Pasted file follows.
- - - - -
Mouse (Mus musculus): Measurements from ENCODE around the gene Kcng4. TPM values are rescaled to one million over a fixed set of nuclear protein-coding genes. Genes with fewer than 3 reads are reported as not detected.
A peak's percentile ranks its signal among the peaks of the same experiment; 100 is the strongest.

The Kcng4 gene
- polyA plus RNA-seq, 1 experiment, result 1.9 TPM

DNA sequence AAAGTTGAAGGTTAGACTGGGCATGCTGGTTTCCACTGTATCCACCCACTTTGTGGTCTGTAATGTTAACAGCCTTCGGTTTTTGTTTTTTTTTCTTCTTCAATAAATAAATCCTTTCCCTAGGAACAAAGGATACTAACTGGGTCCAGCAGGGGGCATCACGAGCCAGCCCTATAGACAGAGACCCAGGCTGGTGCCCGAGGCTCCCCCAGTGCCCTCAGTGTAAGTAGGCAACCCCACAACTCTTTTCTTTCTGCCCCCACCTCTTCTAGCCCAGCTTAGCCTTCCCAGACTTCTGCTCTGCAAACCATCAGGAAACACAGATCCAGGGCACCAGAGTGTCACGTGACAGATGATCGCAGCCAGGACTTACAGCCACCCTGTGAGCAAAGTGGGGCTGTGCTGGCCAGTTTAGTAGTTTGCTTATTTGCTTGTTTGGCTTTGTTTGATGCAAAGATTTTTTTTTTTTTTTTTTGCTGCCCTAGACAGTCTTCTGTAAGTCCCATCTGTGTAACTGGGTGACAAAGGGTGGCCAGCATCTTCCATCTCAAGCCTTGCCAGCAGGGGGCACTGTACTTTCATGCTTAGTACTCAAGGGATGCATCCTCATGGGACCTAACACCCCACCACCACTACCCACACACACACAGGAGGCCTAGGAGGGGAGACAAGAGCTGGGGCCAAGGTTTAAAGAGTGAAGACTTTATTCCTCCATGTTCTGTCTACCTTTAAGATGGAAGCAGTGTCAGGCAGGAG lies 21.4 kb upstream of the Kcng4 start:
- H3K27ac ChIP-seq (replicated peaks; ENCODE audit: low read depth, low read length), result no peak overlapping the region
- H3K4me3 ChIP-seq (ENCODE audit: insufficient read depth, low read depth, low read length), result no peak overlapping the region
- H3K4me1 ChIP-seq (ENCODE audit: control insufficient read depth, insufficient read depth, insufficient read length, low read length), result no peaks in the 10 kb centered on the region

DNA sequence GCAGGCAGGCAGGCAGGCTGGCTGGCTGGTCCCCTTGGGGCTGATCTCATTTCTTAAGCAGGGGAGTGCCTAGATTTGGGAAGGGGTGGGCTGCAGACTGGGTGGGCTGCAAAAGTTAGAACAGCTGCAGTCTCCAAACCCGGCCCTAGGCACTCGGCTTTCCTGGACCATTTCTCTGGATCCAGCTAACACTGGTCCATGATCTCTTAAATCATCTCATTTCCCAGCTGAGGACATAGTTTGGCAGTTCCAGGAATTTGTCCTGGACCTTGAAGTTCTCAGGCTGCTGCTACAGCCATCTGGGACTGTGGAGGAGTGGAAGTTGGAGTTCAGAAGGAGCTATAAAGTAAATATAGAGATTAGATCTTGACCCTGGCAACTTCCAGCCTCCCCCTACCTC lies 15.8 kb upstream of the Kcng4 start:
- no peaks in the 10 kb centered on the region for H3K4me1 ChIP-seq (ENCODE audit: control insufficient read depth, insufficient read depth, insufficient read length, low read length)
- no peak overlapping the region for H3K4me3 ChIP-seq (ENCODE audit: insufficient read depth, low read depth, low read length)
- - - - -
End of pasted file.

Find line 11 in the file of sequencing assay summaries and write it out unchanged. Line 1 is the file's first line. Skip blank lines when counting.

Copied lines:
- no peak overlapping the region for H3K4me3 ChIP-seq (ENCODE audit: insufficient read depth, low read depth, low read length)